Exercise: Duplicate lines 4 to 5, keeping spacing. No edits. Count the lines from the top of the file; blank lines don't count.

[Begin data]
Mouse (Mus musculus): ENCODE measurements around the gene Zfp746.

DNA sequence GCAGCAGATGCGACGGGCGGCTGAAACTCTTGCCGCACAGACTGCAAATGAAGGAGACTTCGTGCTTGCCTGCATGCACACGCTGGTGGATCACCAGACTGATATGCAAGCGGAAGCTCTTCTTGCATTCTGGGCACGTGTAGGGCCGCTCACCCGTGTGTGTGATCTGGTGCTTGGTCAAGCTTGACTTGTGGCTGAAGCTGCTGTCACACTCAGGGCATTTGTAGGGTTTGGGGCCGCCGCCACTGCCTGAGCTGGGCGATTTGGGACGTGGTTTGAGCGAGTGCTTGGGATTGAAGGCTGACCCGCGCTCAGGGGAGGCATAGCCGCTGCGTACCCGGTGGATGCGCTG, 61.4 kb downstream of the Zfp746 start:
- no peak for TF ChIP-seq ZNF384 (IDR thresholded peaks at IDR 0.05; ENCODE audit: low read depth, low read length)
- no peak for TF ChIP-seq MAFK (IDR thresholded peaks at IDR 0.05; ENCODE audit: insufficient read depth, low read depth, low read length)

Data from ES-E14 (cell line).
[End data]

- no peak for TF ChIP-seq MAFK (IDR thresholded peaks at IDR 0.05; ENCODE audit: insufficient read depth, low read depth, low read length)

Data from ES-E14 (cell line).